Having observed Boris Johnson as a journalistic colleague over more than 30 years, I cannot think of anyone less temperamentally suited to the strictures and isolation of life in this lockdown.
It goes without saying that his period of quarantine before being forced into hospital on Sunday evening, was an extreme and unusual punishment for this most gregarious soul.
Confined to his Downing Street flat with meals left outside the door of his bedroom, and with anxiety flowing from his enforced separation from his pregnant fiancee Carrie Symonds, it is emphatically not what the young Boris had in mind when he dreamed of being crowned 'King of the World'.
His recent transfer to an intensive care ward will have only compounded his sense of helplessness and frustration.
Having observed Boris Johnson as a journalistic colleague over more than 30 years, I cannot think of anyone less temperamentally suited to the strictures and isolation of life in this lockdown. Pictured: irrepressible Boris and fiancee Carrie on election night
After all, this is a man who landed himself a column reviewing high performance cars for a men's magazine so he could impress women and enrage his fellow Tory MPs by turning up to party meetings in country hotels behind the wheel of a turbo-charged Bentley.
Few politicians — let alone a future Prime Minister — could get away with having boasted, as he did in the Spectator magazine, of driving at 160mph up the M40.
Most men telling that story would be accused of exaggeration, but knowing Boris, I am sure it is true. Indeed, as Mayor of London, he almost had me killed when I recklessly opted to cycle with him across London after Tube drivers went on strike.
He took every opportunity to cut up turning lorries, run red lights and shimmy along the inside lane. In fact, as a footnote to what we all hope will be a brief medical crisis, he now finds himself in the same London hospital — St Thomas' — where he was taken in 2006 after he was knocked off his bicycle for the third time in seven years.
Mary Wakefield, a former journalistic colleague who is now married to No 10 adviser Dominic Cummings, once said of Mr Johnson's uniquely reckless cycling style: 'He tests his invincibility.'
It goes without saying that his period of quarantine before being forced into hospital on Sunday evening, was an extreme and unusual punishment for this most gregarious soul. Pictured: a young 'King of the World' with dad Stanley
And that testing of bounds has been the hallmark of his entire political life. Boris can get away with gaffes, affairs, and catastrophically ill-conceived photo opportunities that would destroy other men's careers.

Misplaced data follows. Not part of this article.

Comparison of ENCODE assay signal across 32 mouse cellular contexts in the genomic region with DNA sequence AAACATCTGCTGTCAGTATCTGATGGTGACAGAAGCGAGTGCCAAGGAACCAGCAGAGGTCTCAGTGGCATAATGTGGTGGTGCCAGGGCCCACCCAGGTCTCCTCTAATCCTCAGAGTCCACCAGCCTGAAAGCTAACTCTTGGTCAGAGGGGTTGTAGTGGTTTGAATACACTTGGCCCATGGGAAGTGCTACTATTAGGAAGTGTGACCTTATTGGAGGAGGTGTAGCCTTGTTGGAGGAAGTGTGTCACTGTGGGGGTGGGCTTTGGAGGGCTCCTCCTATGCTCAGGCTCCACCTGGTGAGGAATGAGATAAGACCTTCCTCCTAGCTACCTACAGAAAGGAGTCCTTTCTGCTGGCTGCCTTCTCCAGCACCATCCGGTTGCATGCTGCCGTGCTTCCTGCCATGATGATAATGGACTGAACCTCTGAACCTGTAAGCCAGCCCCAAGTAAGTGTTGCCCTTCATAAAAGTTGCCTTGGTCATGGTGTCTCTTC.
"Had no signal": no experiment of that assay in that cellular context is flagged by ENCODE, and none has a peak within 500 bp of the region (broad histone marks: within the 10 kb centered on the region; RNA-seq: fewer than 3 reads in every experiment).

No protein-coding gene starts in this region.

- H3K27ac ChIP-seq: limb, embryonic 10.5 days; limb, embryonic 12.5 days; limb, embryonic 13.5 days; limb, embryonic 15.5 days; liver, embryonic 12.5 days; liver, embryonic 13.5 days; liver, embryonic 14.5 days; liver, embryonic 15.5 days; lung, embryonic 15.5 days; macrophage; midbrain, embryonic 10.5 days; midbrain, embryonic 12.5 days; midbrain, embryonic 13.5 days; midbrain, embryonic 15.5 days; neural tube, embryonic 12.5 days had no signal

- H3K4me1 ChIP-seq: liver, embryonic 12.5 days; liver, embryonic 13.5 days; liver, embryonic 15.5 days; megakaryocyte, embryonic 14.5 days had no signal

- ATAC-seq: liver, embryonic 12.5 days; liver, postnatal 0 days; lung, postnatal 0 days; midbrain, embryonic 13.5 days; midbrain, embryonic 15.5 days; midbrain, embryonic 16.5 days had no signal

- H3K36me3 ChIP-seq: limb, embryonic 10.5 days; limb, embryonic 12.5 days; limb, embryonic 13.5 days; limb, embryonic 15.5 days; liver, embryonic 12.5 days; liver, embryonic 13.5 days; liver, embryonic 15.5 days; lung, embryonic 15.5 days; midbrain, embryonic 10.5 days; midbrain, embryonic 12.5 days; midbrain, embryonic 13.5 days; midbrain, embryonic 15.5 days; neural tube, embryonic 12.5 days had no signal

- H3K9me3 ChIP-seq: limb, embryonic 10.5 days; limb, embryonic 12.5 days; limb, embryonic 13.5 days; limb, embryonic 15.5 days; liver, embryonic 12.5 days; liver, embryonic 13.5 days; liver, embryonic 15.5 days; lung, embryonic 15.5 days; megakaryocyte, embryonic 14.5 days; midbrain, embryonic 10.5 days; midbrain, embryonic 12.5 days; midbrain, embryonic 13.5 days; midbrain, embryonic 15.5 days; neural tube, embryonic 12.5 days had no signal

He is the man of the big picture painted in broad strokes, but not of detail. This explains why he was almost certainly the only politician who could have carried the Brexit referendum over the line.
That is why he was so suited to leading the Conservatives to an 80-seat majority in the December General Election. But it also explains why his current situation will appear so alien to him. After all, this is a man who, say his friends, has never taken a sick day in his life. Indeed, Boris has always despaired of health faddists.
As a junior politician in 2006, he torpedoed David Cameron's nannyish healthy eating campaign by telling a Tory fringe meeting: 'If I was in charge, I would get rid of Jamie Oliver and tell people to eat what they like.'
For his part, when Boris puts on weight it tends to be a reflection of a troubled state of mind. Perhaps that's why he started filling out when he became Prime Minister in July last year — though it became particularly obvious as the coronavirus crisis took hold in Britain.
Of course, having had to give up cycling for security reasons cannot have helped his waistline either. Yet it's hardly surprising that he was left feeling perturbed by his struggle to tackle the minutiae inherent within the campaign to defeat coronavirus.
Few politicians — let alone a future Prime Minister — could get away with having boasted, as he did in the Spectator magazine, of driving at 160mph up the M40. Pictured: Boris during a test drive in Tokyo
There is quite literally no one better than Boris at writing 1,200 words of superb journalism, something he usually manages in about 45 minutes. It comes so easily to him it is ridiculous. But life in No 10 runs on a different wavelength.
When he sits in the most powerful office in the land, he pulls the levers and nothing happens. How can it be that the NHS — with its vast armies of staff, its almost limitless purchasing power and the reverence in which it is held by the nation — cannot order sufficient face masks for its staff, or testing kits for the population?
Indeed, I believe this weariness and dismay at the limits of what any prime minister can actually achieve in the face of institutional paralysis goes some way to explaining why he allowed his sickness to become so acute.
He simply couldn't give up. For the time being, those questions that exasperate him will have to be put to one side. All that matters now is that the Prime Minister is justified in always trusting his invincibility.